fBy Joseph Maa:

Date: 6/1/2017

Hi everyone just a short post today:

I was recently reading a book and it came up that the human diploid genetic code has 6 billion base pairs. [1] Back in high school and middle school, memorizing the numbers really seemed to be more of a fun fact than pragmatic information.

Especially in middle school and high school, if you knew the information, it wouldn’t really teach you anything and would probably brand you a little bit nerdy by the rest of the students. The reasoning behind my previous conjecture is that high school biology does not expect synthesis of the information to the point where knowing information like genome size matters. (That’s why private high schools have lab courses that bridge the gap between theory and practice) [2]

Screen Shot 2017-06-01 at 7.04.16 AM.png
Figure 1: The infamous strawberry DNA experiment that everyone gets to do. Strawberries are still in season too! [3]
However, knowing the numbers really does give you a better “sense” of the scope of practice. Unfortunately, this occurs most frequently when you do research, which isn’t readily available to younger students. For example, pretend you’re a new biologist and you wanted to look to calculate the % DNA composition that our entire body is made of. In this case, knowing the mass of DNA per cell, as well as the conversion factor of 937 megabases (mega = million, hence megamillion lotteries!) is about 1 picogram (10^-12, more numbers!) is incredibly helpful. [4]

Screen Shot 2017-06-01 at 7.07.43 AM.png
Figure 2: Who would’ve thought that we had something to learn from lotteries? Apparently I still need to pay more attention to my surroundings [5]
Theoretically, that means that you could calculate the mass of DNA in a single cell. Funnily enough, in this case, since the number of actual human cells is always being debated, it would actually be impossible to say with certainty how much “human DNA” comprises a single person. In fact, since the current running ratio for bacteria:human cells is 10:1 (I’ve also linked something that argues otherwise), you’d probably find a lot larger number of bacterial DNA bits. [6] But again, magnitudes matter. As I recently learned in a class here, MCB 148, bacterial genome sizes are much, much smaller, than human genomes, due to a necessity to conserve energy when reproducing. [7] Furthermore, bacterial genomes are pumped full of genes, that is, almost all bits of their DNA are used for coding some protein or another, while, our genomes have vast regions of bases thought to be “useless” (although we keep finding uses for them!)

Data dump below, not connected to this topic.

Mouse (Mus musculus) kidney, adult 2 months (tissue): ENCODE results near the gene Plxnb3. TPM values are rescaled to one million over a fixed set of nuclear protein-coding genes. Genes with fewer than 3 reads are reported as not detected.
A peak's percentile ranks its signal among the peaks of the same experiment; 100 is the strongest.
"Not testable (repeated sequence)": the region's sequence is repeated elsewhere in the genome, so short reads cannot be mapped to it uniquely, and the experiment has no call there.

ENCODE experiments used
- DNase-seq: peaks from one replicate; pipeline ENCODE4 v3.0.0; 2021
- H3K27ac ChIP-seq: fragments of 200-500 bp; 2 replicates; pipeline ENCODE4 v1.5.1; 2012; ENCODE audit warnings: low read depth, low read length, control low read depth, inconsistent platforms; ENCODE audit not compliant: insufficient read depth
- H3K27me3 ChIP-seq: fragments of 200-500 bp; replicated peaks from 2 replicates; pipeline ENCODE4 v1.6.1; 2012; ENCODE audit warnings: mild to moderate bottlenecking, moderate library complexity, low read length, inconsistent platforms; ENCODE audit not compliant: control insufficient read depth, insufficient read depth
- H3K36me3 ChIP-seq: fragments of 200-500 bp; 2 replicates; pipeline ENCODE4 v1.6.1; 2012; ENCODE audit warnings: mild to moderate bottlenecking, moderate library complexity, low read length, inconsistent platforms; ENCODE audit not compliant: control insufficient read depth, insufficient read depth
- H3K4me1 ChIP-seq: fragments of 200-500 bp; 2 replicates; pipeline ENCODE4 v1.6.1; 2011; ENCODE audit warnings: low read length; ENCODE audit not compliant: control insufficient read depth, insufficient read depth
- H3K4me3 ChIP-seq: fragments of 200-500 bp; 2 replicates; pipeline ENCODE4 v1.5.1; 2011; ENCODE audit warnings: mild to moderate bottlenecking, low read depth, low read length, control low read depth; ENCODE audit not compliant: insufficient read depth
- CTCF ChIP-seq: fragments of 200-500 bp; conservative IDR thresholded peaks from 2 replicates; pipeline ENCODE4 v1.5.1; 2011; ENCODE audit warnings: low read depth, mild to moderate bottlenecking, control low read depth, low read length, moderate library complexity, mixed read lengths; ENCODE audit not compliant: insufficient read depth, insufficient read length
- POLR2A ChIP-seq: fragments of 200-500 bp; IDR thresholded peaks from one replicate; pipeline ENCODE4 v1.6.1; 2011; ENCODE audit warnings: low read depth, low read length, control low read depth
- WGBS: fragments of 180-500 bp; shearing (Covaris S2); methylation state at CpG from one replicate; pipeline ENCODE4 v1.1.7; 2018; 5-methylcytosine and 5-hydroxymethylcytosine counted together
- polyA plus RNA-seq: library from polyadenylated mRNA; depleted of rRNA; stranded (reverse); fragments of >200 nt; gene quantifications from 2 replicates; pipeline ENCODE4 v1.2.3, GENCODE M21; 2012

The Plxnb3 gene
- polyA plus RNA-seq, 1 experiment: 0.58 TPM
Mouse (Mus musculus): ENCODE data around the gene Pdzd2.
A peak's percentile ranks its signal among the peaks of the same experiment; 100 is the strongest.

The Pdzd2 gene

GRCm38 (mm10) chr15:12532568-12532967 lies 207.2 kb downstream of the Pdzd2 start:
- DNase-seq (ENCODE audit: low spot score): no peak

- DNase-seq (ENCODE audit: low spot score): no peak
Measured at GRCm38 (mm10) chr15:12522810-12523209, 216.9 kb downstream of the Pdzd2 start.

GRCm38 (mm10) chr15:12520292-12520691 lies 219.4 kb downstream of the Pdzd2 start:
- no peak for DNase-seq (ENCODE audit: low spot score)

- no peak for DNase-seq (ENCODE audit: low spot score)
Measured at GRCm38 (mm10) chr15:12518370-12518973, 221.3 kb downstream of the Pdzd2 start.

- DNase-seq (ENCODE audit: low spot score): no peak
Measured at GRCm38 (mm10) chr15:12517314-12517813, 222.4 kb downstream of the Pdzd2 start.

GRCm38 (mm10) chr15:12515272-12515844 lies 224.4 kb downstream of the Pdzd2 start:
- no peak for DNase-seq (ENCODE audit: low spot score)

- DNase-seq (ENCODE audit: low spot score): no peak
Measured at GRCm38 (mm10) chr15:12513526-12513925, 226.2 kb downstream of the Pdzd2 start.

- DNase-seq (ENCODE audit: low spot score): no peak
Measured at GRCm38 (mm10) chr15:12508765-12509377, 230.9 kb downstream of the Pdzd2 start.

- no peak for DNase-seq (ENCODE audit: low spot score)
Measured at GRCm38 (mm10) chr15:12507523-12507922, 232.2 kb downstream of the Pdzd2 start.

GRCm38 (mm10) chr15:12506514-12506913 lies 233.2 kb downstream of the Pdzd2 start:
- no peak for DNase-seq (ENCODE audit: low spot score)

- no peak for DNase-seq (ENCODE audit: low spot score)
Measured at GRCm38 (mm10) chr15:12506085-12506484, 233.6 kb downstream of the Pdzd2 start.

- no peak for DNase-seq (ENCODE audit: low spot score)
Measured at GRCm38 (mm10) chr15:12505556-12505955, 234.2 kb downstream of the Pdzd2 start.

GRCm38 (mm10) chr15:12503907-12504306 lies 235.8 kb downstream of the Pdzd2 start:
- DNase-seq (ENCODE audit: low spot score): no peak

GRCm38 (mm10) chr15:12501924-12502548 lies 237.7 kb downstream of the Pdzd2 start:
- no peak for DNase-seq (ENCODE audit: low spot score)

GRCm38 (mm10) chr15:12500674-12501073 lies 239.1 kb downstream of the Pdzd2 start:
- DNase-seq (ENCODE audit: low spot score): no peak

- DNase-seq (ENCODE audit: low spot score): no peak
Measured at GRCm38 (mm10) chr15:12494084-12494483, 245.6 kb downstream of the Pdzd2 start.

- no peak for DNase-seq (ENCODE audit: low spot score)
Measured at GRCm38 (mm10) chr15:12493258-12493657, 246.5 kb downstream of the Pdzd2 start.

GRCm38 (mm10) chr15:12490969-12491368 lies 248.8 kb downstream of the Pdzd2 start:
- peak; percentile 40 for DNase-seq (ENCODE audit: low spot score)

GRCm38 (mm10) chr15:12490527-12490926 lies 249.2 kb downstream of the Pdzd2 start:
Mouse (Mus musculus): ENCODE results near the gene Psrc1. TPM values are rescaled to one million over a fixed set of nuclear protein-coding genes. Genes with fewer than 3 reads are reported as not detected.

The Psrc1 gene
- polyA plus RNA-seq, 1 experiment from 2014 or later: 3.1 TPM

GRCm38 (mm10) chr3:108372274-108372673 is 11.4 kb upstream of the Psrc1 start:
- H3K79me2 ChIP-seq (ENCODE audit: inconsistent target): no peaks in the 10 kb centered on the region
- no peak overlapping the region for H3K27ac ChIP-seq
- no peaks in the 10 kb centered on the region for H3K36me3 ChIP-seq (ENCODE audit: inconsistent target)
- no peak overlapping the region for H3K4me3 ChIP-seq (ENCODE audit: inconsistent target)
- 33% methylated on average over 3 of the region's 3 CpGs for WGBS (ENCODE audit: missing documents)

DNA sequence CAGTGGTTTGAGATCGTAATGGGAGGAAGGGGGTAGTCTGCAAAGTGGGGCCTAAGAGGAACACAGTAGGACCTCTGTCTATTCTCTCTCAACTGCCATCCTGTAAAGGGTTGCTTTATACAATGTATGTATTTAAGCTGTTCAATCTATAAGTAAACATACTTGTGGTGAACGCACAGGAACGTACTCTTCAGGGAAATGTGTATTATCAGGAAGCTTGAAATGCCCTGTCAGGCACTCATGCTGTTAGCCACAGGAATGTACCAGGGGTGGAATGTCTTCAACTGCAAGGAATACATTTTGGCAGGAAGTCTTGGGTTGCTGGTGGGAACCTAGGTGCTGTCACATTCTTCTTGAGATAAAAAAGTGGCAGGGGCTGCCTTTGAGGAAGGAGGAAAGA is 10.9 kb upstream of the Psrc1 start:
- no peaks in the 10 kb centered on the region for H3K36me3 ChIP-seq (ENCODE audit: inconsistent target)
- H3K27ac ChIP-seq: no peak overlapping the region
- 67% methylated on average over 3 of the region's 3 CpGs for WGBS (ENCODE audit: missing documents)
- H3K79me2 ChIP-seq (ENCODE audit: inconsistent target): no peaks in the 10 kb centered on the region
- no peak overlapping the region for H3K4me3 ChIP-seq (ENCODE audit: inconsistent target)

Screen Shot 2017-06-01 at 7.06.05 AM.png
Figure 3: While the number is constantly being debated, the fact that bacteria have found a home in our body cannot be disputed. Also, growing this shape exactly on the petri dish must’ve taken a bit of skill! [8]
So after pondering the fact for a bit, it became readily apparent that the numbers, really, truly do matter. If you’ve been paying attention, you might’ve noticed that I haven’t calculated the % human DNA composition of the human body for you. Right now, I’m a bit busy (and probably a lot more lazy), but I thought examples like these really encapsulated the essence of biology, that is, that there still exists many open problems that I won’t have the answer to.

Ultimately, I’ve found myself really re-evaluating the importance of courses I thought were largely useless before, (i.e. history and english… Sorry professors!) but really in only the selfish way that it benefits what I enjoy studying most. So to those of you wondering where I’ve gone, I’m still here, still thinking up weird thoughts, and will be sticking around like the proverbial cholera on intestinal linings.

Your friend,


p.s. Thanks to Leo Chen for this post idea, it came from a conversation probably a couple months back that resurfaced again today

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